IFSP first held educational workshops in Bali and Lombok in October 2013, at which 70 and 88 participants respectively participated.

Dom met with IFSP’s country directors from Singapore and Indonesia, and will include them in a meeting with Project HOPE in Jakarta on Tuesday, in order to explore potential areas for cooperation which could enhance the MI-Project HOPE collaboration.  MI has also invited IFSP to send its CEO and/or representative of the Board of Directors to give a similar briefing to MI’s Board at its upcoming March or June meetings.  More information on IFSP can be found here.

Methanol: The Other Transportation Fuel

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Hydrocarbon Processing PhotoA “Viewpoint” article written by MI’s acting CEO Greg Dolan entitled “Methanol: The Other Transportation Fuel” was published in the February “Clean Fuels” edition of Hydrocarbon Processing magazine.  In this article Mr. Dolan discussed the fact that the Open Fuels Standard Act was introduced to direct automakers to have half of all new cars by the 2017 model year capable of operating on a fuel other than gasoline, with models including ethanol and methanol flexible-fuel-vehicles.

With many lawmakers currently questioning whether the Renewable Fuel Standard’s (RFS’s) goals of 36 billion gallons of renewable fuels in the pool by 2022 are achievable, Dolan notes that it also may be time to consider a domestic fuel standard that opens the market to fuel blends, including methanol, made from domestic natural gas. Dolan also points out that  methanol has been identified as the most efficient and economic transportation fuel to be produced from natural gas by the current Energy Secretary Ernest Moniz. The article also includes details on the advancements that China has made regarding the diversification of its fuel pool. More information can be found here.

MI and Project HOPE Collaborate to Save Lives

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Edelman-Lunch-8In a press release that was sent to key local, regional Asia Pacific, and global media on Wednesday, MI and Project HOPE announced their collaboration to address and stem incidences of methanol poisoning in Indonesia.

MI members have donated generously to the Institute’s Methanol Foundation, which has contracted Project HOPE to develop a campaign in Indonesia that will:  conduct training for hospital emergency room personnel and first responders to quickly identify and treat methanol poisoning cases; organize workshops to educate the news media about the dangers of bootleg alcohol consumption, so they can educate the public and international visitors; and raise awareness among law enforcement and policy makers about counterfeit spirits.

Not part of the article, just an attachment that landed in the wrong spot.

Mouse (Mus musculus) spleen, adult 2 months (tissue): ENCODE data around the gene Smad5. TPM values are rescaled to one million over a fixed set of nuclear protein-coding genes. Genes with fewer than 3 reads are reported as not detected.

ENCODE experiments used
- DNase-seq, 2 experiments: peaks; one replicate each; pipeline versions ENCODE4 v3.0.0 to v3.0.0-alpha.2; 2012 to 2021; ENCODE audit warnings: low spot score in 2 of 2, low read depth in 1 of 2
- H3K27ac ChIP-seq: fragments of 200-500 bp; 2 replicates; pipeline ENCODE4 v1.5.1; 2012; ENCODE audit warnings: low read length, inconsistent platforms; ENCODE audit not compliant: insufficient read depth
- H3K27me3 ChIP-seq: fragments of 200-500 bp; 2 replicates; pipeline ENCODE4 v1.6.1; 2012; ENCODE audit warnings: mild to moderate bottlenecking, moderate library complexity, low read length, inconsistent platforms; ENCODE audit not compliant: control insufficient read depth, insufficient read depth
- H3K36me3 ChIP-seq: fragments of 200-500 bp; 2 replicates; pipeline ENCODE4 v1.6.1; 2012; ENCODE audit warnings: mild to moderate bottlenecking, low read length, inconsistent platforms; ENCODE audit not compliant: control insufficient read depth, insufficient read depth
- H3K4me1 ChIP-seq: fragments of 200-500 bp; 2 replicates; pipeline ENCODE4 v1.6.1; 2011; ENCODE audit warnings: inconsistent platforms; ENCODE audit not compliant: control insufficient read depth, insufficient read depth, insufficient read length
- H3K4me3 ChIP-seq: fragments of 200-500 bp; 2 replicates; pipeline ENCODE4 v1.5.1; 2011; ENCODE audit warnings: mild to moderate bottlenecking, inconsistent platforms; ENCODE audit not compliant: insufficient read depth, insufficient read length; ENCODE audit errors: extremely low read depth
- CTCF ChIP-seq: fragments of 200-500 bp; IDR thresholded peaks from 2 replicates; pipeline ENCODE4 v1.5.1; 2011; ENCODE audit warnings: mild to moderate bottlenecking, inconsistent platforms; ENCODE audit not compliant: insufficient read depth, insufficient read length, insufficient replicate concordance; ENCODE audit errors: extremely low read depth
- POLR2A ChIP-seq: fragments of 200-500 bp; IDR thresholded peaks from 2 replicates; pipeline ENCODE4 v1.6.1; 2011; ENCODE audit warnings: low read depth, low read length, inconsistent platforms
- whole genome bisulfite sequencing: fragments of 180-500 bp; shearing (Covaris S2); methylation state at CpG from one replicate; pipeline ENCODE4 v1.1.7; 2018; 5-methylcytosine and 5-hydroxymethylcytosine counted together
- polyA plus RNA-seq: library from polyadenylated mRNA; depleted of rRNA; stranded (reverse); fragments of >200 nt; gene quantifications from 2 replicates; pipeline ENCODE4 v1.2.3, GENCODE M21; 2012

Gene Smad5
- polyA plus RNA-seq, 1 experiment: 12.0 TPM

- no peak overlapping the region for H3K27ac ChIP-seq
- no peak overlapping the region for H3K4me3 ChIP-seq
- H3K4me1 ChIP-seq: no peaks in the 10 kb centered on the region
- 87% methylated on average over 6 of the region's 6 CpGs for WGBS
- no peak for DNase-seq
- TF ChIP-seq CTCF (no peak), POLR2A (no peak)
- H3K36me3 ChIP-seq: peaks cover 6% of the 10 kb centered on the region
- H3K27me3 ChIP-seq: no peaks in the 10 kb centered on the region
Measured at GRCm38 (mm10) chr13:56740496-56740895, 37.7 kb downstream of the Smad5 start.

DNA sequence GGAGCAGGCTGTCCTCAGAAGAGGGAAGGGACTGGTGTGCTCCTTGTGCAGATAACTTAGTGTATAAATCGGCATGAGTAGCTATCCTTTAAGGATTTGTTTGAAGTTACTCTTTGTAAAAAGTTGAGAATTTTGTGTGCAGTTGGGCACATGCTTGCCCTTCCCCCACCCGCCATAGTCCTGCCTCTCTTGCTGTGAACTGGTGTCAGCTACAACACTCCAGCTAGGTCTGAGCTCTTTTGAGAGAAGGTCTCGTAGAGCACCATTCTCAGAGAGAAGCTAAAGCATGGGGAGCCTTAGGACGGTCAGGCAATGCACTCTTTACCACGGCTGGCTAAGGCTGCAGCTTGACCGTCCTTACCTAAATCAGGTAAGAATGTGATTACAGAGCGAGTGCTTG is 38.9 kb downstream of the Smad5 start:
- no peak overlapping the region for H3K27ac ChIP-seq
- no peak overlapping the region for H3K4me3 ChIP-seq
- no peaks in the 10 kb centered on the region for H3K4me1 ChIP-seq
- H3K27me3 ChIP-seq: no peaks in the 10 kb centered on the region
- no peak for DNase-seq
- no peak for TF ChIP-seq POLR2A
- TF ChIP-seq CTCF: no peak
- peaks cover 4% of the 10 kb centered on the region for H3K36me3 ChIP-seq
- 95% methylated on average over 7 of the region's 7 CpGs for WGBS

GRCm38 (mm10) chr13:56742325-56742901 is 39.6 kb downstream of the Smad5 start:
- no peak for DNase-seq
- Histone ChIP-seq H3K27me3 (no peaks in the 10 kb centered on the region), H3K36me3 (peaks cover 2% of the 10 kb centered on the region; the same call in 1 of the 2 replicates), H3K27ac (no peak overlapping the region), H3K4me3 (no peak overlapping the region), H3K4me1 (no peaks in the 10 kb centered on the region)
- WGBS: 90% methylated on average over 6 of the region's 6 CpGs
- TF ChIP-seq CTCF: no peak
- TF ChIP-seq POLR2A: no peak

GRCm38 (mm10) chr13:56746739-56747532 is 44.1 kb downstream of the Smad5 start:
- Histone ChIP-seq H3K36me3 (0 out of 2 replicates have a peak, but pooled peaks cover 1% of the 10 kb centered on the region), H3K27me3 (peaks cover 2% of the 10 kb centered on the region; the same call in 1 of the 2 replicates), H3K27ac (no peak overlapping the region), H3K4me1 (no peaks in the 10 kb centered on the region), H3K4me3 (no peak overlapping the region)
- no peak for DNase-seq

Project HOPE is a global non-governmental organization (NGO) headquartered in Millwood, Virginia (United States) that was founded in 1958 to provide solutions to global health problems through medical training, health education, and humanitarian assistance programs in more than 35 countries, including in Indonesia.

Hank Williams, Marketing Manager at MI member company AMPCO Marketing, LLC, is Chairman of MI’s Bootleg Alcohol Prevention Subcommittee (BAPS), which has been leading working closely with Project HOPE’s offices in the US and Jakarta.  MI is also engaging closely with the LIAM Foundation and a coalition of industry groups in support of alcohol adulteration prevention efforts in Indonesia.  An industry association representing alcohol and spirits producers (who are part of this coalition) have invited Dom LaVigne from MI’s Singapore office to brief their Board of Directors on the MI-Project HOPE partnership and related MI product stewardship initiatives at a special meeting in Manila on February 26.

A copy of the press release and MI white paper on adulterated alcohol can be downloaded here from MI’s web site.

Members who have questions on the MI-Project HOPE initiative or who might wish to contribute to this worthy cause can contact Larry Navin (lnavin@methanol.org) in MI’s Washington office, or Dom LaVigne (dlavigne@methanol.org) in Singapore.

DME Touted as Promising Alternative Fuel

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Oberon LogoA recent article in Resource Investing News makes a strong case for the future of Dimethyl Ether (DME) as a transportation fuel.  With the U.S. shale gas boom providing abundant and low cost natural gas, the future looks bright for alternative transportation fuels such as methanol and DME which use natural gas as a feedstock.

DME is water soluble, non-toxic and biodegradable in the event of a spill.  It can be readily made by from natural gas through a refining process that converts natural gas to syngas, syngas to methanol, and methanol to DME.  Water is the only significant byproduct of this refining process.